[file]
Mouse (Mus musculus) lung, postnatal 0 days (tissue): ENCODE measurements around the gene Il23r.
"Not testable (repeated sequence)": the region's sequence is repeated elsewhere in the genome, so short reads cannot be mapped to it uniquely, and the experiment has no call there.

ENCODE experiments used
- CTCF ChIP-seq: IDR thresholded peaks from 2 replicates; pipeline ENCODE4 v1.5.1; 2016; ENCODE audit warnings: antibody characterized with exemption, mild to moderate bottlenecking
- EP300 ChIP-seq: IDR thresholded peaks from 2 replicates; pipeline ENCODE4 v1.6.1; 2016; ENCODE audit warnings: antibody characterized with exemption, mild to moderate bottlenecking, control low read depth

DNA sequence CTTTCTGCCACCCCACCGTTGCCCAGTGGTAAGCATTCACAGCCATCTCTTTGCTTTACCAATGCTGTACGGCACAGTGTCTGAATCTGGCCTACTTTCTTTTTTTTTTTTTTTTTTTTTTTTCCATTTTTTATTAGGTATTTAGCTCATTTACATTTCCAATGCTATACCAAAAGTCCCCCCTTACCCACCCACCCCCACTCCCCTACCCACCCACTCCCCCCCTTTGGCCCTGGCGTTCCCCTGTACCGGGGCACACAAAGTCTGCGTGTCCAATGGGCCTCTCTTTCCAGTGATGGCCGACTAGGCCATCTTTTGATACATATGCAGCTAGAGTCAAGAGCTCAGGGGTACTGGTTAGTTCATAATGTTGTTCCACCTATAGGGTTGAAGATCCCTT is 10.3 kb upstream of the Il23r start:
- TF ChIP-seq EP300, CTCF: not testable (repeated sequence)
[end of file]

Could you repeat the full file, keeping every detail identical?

Mouse (Mus musculus) lung, postnatal 0 days (tissue): ENCODE measurements around the gene Il23r.
"Not testable (repeated sequence)": the region's sequence is repeated elsewhere in the genome, so short reads cannot be mapped to it uniquely, and the experiment has no call there.

ENCODE experiments used
- CTCF ChIP-seq: IDR thresholded peaks from 2 replicates; pipeline ENCODE4 v1.5.1; 2016; ENCODE audit warnings: antibody characterized with exemption, mild to moderate bottlenecking
- EP300 ChIP-seq: IDR thresholded peaks from 2 replicates; pipeline ENCODE4 v1.6.1; 2016; ENCODE audit warnings: antibody characterized with exemption, mild to moderate bottlenecking, control low read depth

DNA sequence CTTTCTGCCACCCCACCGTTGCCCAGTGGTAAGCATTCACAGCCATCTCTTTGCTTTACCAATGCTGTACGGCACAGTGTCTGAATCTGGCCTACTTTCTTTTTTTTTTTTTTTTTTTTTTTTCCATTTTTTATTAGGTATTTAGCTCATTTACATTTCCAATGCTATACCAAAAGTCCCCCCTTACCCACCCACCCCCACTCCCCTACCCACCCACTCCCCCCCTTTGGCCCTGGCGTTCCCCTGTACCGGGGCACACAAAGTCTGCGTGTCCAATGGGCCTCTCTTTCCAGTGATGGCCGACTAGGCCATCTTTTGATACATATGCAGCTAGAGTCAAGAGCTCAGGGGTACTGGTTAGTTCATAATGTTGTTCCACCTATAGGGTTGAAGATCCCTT is 10.3 kb upstream of the Il23r start:
- TF ChIP-seq EP300, CTCF: not testable (repeated sequence)